Good morning. Here's our daily summary of all the media news you need to know. Want to get this briefing in your inbox every morning? Subscribe here.

The Democratic National Convention brings us a new media disorder: Bulimia Nervosa Politica. It's a journalistic malady characterized by bingeing on a stunning banquet of offerings from the 15,000 credentialed journalists who are producing massive amounts of content — regardless of whether there is actual news.

There is far more great stuff, especially when it comes to data-driven analyses, than one has ever had. A New York Times opus Tuesday on Hillary's demographic Achilles heel is one example.

Due to the cable news networks, TV coverage is superior to days of yore. The young reporters, like the young pro athletes today, are often just better than most of their predecessors. But there is also more junk, more useless filling of airtime, more cable analysts of dubious professional achievement, more tales rushed onto the internet out of fear of getting "beat," and more self-obsessed journalists tweeting about everything (as if anybody but a few journalist chums might care). There is just more of everything. It's a metaphor for America.

For example (a small one), there were 18 convention-related stories on the front of The New York Times website. There were 31 on The Washington Post site, including Bill Clinton biographer David Maraniss' stellar "Only the Clintons: Why Bill's speech tonight will be unlike anything we've ever seen." Bloomberg had 19 stories and videos on its politics site, including "Sanders Finds It Easier to Start Than Rein In A Revolution." On RealClearPolitics, which mostly aggregates stories and polls, I counted 42.

For Politico, this a Super Bowl-like event. The 38 stories on its homepage included "DNC sought to hide details of Clinton funding deal," "Can Bill Clinton win back the bubba vote?," "Democrats pull convention back from the brink," "Life among the Berned," "Sanders: My delegates should 'vote for me,'" "Warren accuses Trump of provoking race war — and Trump fights back" and many, many more besides.

"There is far too much coverage of trivia," says University of Virginia political scientist Larry Sabato, who's in Philadelphia. "Everything matters, absolutely everything — except most things don't make a whit of difference in deciding the White House."

When I broached what the conventions suggest about the allocation of media resources — there are media outlets with roughly 100 and more people at both gatherings — he concurred about the overkill. "Count me in as a vote for these resources to be devoted to policy and state capitals. At least Pew and Governing and a few others make an effort in that realm."

The media's take on Bill Clinton's big speech

Sitting in the cheap seats of what's normally a sports arena, FiveThirtyEight founder Nate Silver wondered: "What’s the best sports analogy to Bill Clinton’s speech tonight? Kobe Bryant’s last game? Meaning, the guy has lost his jump shot a bit but still loves being the center of attention and can rise to the occasion?" (FiveThirtyEight)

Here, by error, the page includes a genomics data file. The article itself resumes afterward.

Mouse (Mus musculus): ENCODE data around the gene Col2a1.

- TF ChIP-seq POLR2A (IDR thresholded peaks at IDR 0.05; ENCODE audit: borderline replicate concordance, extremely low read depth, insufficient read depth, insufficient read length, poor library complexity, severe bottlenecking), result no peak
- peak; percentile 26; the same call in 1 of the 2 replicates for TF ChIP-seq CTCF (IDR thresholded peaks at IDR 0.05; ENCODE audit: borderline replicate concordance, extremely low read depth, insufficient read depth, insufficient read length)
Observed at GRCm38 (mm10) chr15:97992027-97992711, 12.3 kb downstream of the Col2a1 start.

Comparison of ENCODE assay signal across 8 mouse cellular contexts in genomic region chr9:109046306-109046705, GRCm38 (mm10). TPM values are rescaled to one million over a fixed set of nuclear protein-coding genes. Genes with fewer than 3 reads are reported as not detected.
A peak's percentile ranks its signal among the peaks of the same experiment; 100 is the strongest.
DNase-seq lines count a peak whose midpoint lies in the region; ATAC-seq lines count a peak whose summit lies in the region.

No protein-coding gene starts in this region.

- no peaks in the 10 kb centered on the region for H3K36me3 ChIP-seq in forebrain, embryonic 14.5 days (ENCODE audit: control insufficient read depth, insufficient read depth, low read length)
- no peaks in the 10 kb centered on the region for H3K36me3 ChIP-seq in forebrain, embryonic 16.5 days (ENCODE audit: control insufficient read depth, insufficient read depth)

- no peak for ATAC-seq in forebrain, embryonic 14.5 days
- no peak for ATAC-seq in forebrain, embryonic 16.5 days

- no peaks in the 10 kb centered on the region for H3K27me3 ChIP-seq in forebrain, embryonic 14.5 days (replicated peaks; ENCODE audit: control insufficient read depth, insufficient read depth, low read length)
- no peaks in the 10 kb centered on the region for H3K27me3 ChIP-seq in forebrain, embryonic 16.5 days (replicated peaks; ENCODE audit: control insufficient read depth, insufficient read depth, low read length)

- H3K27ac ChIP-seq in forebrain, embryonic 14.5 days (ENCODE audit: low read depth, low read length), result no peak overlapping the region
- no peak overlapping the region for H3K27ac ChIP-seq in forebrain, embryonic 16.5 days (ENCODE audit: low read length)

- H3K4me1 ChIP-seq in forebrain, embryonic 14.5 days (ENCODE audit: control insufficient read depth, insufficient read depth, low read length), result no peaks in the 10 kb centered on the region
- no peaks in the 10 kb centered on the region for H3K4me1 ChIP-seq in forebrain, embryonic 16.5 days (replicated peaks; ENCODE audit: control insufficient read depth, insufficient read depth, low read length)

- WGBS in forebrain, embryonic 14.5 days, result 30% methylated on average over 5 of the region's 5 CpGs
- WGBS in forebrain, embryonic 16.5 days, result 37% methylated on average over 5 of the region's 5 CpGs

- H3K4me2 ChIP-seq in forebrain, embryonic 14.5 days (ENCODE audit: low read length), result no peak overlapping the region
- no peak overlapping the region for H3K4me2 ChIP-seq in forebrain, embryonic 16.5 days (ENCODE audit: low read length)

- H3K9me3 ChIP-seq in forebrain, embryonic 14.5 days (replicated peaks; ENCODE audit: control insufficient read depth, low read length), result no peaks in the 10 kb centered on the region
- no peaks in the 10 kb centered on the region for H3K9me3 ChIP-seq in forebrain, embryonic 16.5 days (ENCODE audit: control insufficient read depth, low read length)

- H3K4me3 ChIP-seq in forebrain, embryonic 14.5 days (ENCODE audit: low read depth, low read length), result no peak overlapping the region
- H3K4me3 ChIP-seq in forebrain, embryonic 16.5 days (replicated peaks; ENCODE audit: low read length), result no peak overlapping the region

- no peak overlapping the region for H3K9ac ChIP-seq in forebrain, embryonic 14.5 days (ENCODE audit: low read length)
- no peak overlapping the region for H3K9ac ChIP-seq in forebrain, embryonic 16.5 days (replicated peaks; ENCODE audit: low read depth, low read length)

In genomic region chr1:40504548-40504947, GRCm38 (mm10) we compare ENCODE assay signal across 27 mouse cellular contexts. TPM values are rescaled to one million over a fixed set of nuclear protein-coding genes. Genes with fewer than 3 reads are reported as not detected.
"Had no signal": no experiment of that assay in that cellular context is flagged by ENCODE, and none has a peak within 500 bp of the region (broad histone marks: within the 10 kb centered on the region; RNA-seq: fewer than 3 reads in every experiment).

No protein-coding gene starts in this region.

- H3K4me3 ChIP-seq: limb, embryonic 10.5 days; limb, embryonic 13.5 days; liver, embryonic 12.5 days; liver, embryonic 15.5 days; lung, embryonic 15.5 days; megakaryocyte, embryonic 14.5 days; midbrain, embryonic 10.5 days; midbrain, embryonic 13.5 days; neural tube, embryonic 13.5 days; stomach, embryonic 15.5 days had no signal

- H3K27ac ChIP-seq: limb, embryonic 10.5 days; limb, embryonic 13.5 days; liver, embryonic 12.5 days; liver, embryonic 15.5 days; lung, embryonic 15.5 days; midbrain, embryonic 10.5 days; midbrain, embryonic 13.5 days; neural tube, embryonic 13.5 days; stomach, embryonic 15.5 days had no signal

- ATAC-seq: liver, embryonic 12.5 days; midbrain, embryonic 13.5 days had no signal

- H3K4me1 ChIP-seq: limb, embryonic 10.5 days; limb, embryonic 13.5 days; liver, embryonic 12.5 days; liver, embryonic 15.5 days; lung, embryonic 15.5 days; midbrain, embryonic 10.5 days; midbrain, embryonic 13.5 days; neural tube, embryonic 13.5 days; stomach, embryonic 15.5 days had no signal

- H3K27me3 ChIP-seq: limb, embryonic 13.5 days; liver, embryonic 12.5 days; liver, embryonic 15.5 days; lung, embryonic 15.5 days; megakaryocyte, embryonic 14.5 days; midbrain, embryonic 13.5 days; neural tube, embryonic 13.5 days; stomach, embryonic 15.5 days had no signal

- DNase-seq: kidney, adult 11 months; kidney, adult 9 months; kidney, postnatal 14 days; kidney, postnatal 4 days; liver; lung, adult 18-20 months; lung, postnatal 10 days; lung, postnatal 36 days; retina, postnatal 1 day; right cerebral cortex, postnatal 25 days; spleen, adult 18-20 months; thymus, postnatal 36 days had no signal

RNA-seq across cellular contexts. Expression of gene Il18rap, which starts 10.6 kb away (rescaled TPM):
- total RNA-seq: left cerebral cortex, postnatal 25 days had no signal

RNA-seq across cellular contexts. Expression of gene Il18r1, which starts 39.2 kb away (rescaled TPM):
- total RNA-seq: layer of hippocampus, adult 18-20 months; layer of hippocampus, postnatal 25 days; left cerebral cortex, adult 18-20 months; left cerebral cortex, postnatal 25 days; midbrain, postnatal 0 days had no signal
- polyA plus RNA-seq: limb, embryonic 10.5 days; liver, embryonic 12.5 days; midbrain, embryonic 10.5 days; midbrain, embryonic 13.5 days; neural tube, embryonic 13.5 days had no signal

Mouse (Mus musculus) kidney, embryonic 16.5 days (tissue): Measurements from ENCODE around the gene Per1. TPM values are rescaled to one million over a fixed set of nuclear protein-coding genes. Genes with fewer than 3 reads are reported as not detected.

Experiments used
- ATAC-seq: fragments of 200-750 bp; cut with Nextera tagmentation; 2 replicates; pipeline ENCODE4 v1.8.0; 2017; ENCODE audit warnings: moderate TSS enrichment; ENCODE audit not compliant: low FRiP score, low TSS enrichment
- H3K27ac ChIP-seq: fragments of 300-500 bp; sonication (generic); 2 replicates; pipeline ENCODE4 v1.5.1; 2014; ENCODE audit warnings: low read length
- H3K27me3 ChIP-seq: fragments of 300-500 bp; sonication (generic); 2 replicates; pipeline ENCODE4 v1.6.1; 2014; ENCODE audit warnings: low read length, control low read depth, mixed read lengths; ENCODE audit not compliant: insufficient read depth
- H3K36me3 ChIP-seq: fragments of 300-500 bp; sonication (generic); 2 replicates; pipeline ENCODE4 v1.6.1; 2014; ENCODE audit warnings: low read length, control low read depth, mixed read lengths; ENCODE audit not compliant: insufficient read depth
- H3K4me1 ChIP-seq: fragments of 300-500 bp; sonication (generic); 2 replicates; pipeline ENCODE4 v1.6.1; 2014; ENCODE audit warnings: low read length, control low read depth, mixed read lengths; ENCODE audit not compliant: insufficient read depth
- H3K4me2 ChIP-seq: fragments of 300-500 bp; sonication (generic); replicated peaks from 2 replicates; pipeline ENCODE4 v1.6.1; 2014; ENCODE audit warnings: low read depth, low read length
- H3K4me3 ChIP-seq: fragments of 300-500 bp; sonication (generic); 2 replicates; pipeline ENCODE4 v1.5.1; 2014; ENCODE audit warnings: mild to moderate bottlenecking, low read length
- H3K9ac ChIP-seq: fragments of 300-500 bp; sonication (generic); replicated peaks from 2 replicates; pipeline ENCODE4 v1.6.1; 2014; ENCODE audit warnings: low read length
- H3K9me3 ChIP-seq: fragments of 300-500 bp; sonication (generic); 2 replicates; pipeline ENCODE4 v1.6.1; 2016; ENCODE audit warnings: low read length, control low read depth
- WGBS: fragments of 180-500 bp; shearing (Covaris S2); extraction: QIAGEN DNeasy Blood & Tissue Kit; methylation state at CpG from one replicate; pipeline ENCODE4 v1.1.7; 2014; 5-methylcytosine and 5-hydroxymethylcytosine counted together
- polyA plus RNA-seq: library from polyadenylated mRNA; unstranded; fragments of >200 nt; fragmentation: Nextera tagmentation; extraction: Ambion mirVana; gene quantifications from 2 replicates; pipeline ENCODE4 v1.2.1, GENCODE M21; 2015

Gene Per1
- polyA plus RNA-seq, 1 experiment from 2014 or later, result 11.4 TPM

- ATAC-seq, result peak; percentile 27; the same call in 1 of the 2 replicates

That wasn't bad. The Washington Post's David Maraniss recrafted his earlier opus and concluded, "It was an unusual speech from beginning to end, as the husband tried to make the case for his wife through a quiet, rambling, at times touching, at times prosaic love letter, the likes of which no modern convention has ever quite seen or heard." (The Washington Post)

On "Morning Joe" today, Mark Halperin felt it "never got a lot of momentum" going. On CNN's "New Day," Chris Cuomo broached the impact, if any, on Hillary's significant negatives and the rampant mistrust towards her.

At Fox News, Tucker Carlson was plopped at a rather empty diner where he offered us scrambled eggs and sausage — and derision toward the Democrats' organization of the convention.

As for TV coverage, Fox showed snippets of competitors Anderson Cooper, Chris Matthews, Tamron Hall and Mika Brzezinski extolling various elements, and by comparison downgrading last week's Republican show in Cleveland. "Find the American who cares what Chris Matthews thinks and I will buy you breakfast," said Carlson rather gratuitously. He said his children could offer better analysis than Fox's rivals. Well, somebody's job is likely secure in a post-Roger Ailes Fox.

John Dean on WikiLeaks revelations

In Slate, Franklin Foer writes, "What’s galling about the WikiLeaks dump is the way in which the organization has blurred the distinction between leaks and hacks. Leaks are an important tool of journalism and accountability. When an insider uncovers malfeasance, he brings information to the public in order to stop the wrongdoing. That’s not what happened here. The better analogy for these hacks is Watergate. To help win an election, the Russians broke into the virtual headquarters of the Democratic Party." (Slate)

I took this notion to John Dean, the former White House Counsel for Richard Nixon, who obviously knows a little something about Watergate. "This makes the bungled Watergate break-in appear almost innocent and quaint. That Donald Trump is aiding and abetting...the Russians in their effort to undermine our presidential election reeks treason at worst and un-American at best."

Keeping reporters at a distance